I inwardly breathed a sigh of relief. I had completed my prepared speech. Usually what happens is that I prepare a speech for an occasion like this, I either get flustered and forget my lines and leave important bits out, or I lose my nerve and don't deliver the speech. I just mutter a few clichés. Or what often happens I get interrupted by protests of modesty "No! no! you are too kind. None of what you are saying is true."
I wished at for a third option, because he did not react at all. He merely continued to write. I looked around the room. I was astonished to see no movie memorabilia on the walls. Possibly the painting on the opposite wall resembled a scene from one of his movies. I then thought maybe this is not his holiday home, but a holiday home. One that he is renting, or one that he has borrowed from a friend. I looked at him. He continued to write, ignoring me.
What do I do now? I thought to myself. Do I say good bye and leave? I hoped not, I had questions which I had wanted to ask him. Do I start asking him, my questions? Or do I just wait? A thought struck me. He is an elderly man, like many elderly people he is probably losing his hearing. Maybe he never heard me.
I took two paces into the room and started again in a louder voice. "Good Afternoon Mr Brownjohn, I am George Oliver from South Af....." He waved his hand up and down motioning me to stop speaking. So I concluded, he knows I am here, he has heard me, all I have to do is wait.
I watched him as he wrote. My eyes wandered around the room to see if I could pick up any clues to his illustrious career. Eventually he put the pen down, but my relief was short lived. He then read what he had written, and picked up his pen from time to time to make corrections. Eventually after what seemed like an eternity he put both pen and paper down and turned to me.
"Young man, do please forgive me my bad manners. I am a writer and I wished to put some inspirational thoughts down before they were lost forever from my memory."
"I understand that," I replied, "I am a writer too and I know what..."Ignoring me he continued. "I must confess that you have expressed yourself very powerfully, and have been most generous in your praise. However many people make the mistake you have just made. If you want Mr. Thomas Brownjohn to hear those lovely words, you are going to have to go to number 25 Connaught Avenue. This is number 25a.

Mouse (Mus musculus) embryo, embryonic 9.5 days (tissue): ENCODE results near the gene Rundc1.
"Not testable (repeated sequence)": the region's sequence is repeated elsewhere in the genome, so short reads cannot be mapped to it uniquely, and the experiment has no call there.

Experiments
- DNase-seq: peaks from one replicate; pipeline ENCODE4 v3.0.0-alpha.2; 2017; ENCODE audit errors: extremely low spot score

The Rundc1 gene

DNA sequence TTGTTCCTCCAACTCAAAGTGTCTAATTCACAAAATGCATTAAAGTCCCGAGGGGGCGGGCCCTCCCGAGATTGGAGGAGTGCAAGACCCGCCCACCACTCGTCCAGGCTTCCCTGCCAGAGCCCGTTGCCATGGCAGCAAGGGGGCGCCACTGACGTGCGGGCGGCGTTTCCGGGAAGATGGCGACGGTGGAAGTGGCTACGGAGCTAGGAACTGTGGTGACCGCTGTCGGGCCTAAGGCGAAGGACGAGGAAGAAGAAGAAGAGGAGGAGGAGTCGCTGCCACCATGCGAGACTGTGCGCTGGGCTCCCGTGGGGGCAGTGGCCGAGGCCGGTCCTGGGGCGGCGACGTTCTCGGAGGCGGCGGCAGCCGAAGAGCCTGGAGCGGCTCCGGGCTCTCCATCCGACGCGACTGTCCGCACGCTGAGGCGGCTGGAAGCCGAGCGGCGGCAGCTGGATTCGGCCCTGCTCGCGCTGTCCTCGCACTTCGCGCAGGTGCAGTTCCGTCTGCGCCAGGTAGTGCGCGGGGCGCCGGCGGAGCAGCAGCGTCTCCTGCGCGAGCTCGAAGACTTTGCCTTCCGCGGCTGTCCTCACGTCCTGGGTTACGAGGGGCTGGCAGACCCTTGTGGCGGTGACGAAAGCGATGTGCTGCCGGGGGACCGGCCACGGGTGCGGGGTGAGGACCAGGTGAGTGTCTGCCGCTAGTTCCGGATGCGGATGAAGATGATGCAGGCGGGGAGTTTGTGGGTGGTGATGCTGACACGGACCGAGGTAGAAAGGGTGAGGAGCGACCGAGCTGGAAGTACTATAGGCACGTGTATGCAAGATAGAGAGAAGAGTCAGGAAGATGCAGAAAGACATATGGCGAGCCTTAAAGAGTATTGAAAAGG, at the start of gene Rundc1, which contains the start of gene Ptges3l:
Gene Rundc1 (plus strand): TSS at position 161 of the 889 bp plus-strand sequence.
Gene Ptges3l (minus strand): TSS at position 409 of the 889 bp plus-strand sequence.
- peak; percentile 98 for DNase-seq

Anna had taken a few day's leave and had made all haste to Port Elizabeth. As she drove along the road from the airport towards town many of her childhood memories started to flood back. She turned up Cape Road which would take her to Newton Park.
She pulled up outside the orphanage. The old ramshackle building was still as she remembered it. On entering the building she was greeted by a woman in her mid forties. The woman called out to her.
"Yes Mrs Vermaak?"
"Yes call me Melanie."
"Tell me Anna why did you wait so long? Most inmates inquire after their biological parents while they are still here."
Anna was a little taken aback at the term inmates but she assumed it was intended as humorous and let it pass. "Adolescent rebellion. At the time I felt that my biological parents had dumped me in a home and disappeared, so if they didn't care about me why should I care about them."
"What changed your mind?"
"Maturity, and when I was working in Somalia in a children's hospital I was present when an orphan was reunited with his biological parents, and the joy of that occasion prompted me to reconsider my stance."
"Somalia? You mean Somalia in North Africa?"
"What the hell were you doing there?"
"There was a hospital in need of my services and I agreed to go and work there,"
"Weren't there enough hospitals here crying out for your services.?"
Anna raised her hands in the air and said "It's a long story, let me not bore you with the details."
"As I said yours was a late request and after this time your file had gone off to archives. That's why it took so long to get back to you we were waiting for someone to recover it from archives"
"Uh huh so what does the file say?"
"Yours so I see was an interesting case."
"You were a Section 16 baby."
"I remember hearing the term Section 16 whispered against my name but I have never followed it up. What does it mean?"
"In the bad old days of apartheid there was a piece of legislation called the Immorality Act. It dealt with things like prostitution, possession of pornography child sex etc. It also contained the notorious section sixteen. That section made it illegal for a white person to have sex across the color line. An Indian could have sex with a black person, but if a white person was involved in a sex act, then both parties would face prosecution and time in prison."
"So I suppose both my biological parents wanted the whole thing kept under wraps."
"Yes I remember many of the prosecutions under this section gained high media profile, with both sides in the argument publically expressing outrage."
"So my parents wanted my arrival kept a secret."
"That is correct. The father in particular had made it a condition that you never contact him."
Anna bowed her head and remained silent.
"Are you Okay?" Melanie inquired. "Can I get you anything?" Anna lookup she had tears rolling down her cheeks.
"That is very depressing, I suspected I might hear something like that, now that I hear it, it feels really bad."
"I feel very sad too. I'm sorry I cannot give you better news."
"I suppose I should have been born after 1994."